Horse Rescues, Kill Pens, and Auctions

I’m putting this out there right now, this post is long and deals with a very controversial topic…Horse slaughter.  Granted my following is small, but I felt the need to write it after the outrage a dear friend of mine misdirected at an auction house.  I’d honestly been kicking this post around for quite a while after another friend also threw shade at an auction a few months ago.  It hit me that quite a few horse people have an unrealistic view of how livestock and large animals are moved throughout this country.  They have incomplete knowledge of how the dark side of the horse industry operates. So I’m writing this to educate anyone that follows my blog about the equine industry, the good, the bad, the ugly.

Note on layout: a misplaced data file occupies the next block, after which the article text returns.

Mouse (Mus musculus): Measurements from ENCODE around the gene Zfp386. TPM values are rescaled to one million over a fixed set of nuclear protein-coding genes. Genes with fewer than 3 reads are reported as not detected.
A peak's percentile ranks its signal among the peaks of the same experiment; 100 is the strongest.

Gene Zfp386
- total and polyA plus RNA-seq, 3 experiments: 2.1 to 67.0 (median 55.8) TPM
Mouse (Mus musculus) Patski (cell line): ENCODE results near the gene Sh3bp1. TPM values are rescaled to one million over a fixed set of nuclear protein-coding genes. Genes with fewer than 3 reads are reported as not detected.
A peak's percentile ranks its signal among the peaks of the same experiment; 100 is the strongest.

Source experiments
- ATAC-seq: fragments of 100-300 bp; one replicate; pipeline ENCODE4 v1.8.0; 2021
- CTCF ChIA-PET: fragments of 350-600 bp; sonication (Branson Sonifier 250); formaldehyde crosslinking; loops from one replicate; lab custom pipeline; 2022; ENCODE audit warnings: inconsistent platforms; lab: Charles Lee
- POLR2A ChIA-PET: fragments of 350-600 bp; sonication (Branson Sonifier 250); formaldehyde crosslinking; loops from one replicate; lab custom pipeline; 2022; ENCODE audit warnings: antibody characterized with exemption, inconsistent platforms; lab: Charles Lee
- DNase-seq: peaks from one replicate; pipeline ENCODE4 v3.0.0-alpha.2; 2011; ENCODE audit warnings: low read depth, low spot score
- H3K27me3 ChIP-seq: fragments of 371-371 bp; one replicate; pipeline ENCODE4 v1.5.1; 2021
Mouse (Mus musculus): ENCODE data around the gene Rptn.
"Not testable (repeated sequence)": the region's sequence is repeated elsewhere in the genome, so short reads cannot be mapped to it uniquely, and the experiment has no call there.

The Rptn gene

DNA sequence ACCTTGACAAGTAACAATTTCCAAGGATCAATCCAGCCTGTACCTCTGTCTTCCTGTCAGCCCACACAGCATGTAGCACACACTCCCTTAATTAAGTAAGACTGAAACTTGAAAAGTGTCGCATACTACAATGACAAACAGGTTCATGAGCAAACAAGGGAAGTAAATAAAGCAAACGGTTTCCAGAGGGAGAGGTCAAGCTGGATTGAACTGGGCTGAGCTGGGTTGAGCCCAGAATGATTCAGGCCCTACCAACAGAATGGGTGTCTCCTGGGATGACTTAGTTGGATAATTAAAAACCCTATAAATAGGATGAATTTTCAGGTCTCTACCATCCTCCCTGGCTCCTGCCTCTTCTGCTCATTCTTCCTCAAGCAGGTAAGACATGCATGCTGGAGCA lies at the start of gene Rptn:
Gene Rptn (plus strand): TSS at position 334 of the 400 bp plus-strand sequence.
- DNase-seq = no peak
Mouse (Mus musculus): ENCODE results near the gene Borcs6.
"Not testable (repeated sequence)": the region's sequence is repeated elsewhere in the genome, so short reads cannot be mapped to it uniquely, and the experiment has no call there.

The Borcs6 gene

The earliest recorded auctions were taking place around 500 B.C.  Simply put an auction is where goods, in this case horses, are sold in an open forum with the animal going to the highest bidder.  In the United States, the auction house usually gets a commission on the sale.  If the seller is not happy with the highest bid, they can refuse the sale and pay an auctioneer fee, for the services of the auction house.  Sometimes if there are not enough bids on said animal, the auction house will buy and attempt to resell at another auction.  Auctions vary greatly in the quality of animals they receive and dare I say, the quality of the buyers.  For instance every year Keeneland race track in Lexington KY holds a Thoroughbred breeding stock auction in the fall.  Buyers and auction employees are dressed in suits and ties, and horses are brought into a room that looks more like the halls of congress than a venue for livestock.  Then there are the small town auction houses across this country that sell all manner of livestock from sheep, goats, cattle, and yes, horses.  These are humble barn affairs.  The front row seats are usually covered in animal excrement because you are close enough to the action to receive some splatter.